Therapy service animals need to be everything regular therapy animals are, plus highly trainable. Therapy service animals are trained to recognize the signs of illness in their people and provide whatever assitance they can. Examples of therapy service animals include:

  • A cat who when her person was having a panic attack would sit on her chest and purr until the attack was over
  • A dog who would, without being ordered, fetch their person’s anti-anxiety medicine when their signs of an anxiety attack
  • A cat who, if her person was leaving the house, would stop her if she had forgotten to turn off the stove

Alternative Therapies to Avoid

The specific therapies I have covered here are generally accepted and promoted by medical and psychiatric professionals. Leaving aside any issues with the medical and psychiatric industry, that means they are at mininum safe to participate in.

However there are many alternative therapies, and not all of them have been subjected to studies or overview. A few years ago, a new alternative therapy known as “rebirthing” became popular for a time. Many psych professionals warned that it had not been studied and there was no reason to believe rebirthing actually helped. Spending time and money on a useless therapy is bad enough, but anyone seeking treatment for mental illness becomes familiar with it. But rebirthing wasn’t just a potentially unuseful therapy, several people were severely injured, and at least one died, during rebirthing “treatments.”

It is impossible for me to cover all possible alternative therapies here, especially since new ones are being developed all the time. And over time, many alternative therapies become accepted and standard treatments. At one time CBT was an alternative therapy. Art and Music therapy are slowly moving toward wide spread acceptance and regular insurance coverage. If you are contemplating an alternative therapy, do your research. Discuss the therapy with a psych professional you trust. Look for a professional association about that therapy and studies done to confirm the effectiveness of that therapy.

Be safe and protect yourself.

How Alternative Therapies Work

Sadly, we need to go with the usual answer here “Good fucking question.” While there are theories to why some alternative therapies are effective (such as the relaxation response to animals), how and why alternative therapies work is largely a grey area.

By and large, alternative therapies have been studies far less extensively than more standard therapies, and it is often impossible to even cite a success rate for alternative therapies, much less a reason for their success.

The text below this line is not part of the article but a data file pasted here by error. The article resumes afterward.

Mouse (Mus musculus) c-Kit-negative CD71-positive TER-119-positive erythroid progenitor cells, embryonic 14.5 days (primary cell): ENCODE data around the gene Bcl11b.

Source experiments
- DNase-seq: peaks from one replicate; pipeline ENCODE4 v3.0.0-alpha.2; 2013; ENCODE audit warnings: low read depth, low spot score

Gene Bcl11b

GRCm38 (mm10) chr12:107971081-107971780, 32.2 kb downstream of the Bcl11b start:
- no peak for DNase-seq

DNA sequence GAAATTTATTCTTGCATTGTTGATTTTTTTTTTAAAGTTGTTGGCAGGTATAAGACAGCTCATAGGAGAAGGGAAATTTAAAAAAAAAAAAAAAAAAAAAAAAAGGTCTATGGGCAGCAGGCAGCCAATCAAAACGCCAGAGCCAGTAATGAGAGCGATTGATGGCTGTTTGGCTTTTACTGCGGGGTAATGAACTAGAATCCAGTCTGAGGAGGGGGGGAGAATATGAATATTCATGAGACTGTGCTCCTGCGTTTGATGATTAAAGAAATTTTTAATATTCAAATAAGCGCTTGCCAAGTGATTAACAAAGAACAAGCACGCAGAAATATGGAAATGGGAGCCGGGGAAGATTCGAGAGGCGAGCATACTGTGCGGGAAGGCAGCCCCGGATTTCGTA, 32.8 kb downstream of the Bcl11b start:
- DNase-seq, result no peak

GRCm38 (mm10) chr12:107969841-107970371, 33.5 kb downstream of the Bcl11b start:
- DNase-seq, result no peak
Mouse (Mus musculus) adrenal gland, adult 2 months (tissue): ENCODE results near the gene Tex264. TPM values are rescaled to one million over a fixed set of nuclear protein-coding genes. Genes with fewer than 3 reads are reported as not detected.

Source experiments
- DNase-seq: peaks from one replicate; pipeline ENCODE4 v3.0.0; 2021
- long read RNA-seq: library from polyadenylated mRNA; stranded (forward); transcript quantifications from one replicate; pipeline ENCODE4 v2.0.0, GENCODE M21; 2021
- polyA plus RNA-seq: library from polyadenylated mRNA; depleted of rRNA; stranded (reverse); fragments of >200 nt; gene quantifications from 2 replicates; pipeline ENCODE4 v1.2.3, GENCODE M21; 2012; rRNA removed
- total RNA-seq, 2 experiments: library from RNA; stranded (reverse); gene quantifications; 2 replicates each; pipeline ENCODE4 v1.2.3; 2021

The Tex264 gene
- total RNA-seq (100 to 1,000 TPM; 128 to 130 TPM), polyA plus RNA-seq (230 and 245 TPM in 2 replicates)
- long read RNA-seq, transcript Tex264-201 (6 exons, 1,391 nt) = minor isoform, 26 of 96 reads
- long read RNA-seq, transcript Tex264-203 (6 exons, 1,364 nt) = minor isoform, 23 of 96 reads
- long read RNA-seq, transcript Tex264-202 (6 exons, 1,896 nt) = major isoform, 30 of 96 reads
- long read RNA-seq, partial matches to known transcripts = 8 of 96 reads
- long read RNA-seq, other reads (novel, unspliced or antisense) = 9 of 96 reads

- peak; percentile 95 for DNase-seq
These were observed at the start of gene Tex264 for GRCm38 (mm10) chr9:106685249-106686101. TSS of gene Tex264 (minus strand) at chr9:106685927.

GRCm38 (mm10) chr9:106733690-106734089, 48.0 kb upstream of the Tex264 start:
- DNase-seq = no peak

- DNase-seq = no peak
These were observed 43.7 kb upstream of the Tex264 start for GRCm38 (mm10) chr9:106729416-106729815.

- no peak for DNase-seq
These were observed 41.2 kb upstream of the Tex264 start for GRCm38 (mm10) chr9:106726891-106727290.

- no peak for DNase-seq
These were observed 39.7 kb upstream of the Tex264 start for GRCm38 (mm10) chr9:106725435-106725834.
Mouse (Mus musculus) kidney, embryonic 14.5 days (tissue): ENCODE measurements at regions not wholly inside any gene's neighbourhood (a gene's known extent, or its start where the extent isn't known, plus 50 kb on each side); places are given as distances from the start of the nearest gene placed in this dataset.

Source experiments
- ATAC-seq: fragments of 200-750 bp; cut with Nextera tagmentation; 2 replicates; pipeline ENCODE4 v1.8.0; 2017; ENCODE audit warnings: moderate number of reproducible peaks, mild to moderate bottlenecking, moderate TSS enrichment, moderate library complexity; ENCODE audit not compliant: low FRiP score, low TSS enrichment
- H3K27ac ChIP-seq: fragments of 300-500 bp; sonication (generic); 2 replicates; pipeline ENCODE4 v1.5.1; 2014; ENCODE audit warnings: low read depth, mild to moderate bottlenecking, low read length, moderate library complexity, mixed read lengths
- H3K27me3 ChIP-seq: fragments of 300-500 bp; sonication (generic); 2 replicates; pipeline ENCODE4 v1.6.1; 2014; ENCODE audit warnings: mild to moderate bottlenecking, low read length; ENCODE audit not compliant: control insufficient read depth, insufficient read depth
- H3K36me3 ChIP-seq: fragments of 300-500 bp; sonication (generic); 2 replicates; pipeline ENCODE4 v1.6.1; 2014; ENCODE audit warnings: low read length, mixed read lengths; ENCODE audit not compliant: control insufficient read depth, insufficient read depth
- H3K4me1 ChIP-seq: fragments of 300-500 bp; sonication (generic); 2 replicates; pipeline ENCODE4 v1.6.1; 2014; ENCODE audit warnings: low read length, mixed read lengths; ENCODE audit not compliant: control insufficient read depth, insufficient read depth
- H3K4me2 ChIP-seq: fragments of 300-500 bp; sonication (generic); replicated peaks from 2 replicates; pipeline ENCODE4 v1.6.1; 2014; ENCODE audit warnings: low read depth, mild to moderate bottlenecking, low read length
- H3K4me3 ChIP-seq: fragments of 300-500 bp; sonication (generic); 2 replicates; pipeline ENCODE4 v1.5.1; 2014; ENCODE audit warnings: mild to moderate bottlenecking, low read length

How to Access Alternative Therapies

The most accepted alternative therapies, such as art, music and animal therapy, are easiest to access through institutions. Psych wards, psych rehab centers, community clinics, etc, will often include the more accepted and mainstream alternative therapies. These are also the settings where alternative therapies are most likely to be covered by insurance (at least in the US).

You can also seek out private therapists who offer alternative therapies. If an alternative therapy has a professional association (For instance, the American Music Therapy Association) they will often have information for finding a therapist on their website.

Therapy service animals in the US are usually only available to people who are legally disabled. It is possible to pay for a privately trained service animal, but these animals will not benefit from the protections available to an “official” service animal. For instance, you cannot be denied an apartment if your service animal is “official” but a privately trained “unofficial” service animal will restrict you to housing that usually allows pets. If you feel you or a loved one would benefit from a trained service animal, you will need to seek out information locally on the requirements and availability of getting one.

Impact on Polyamory

Art and music therapy have a similar impact on poly as talk therapy. Especially the post session trauma and the growth-as-change impact. Animal assisted therapy usually won’t have an effect on poly unless one of your partners is allergic to dogs and you come home covered in dog fur.

Obviously, getting a therapy service animal will have an impact, especially on poly partners you share a home with. While adding a trained animal to the home is not like adding an infant or another poly partner, it will change the dynamics of the home.

This post is part of the Polyamory and Mental Illness blog series.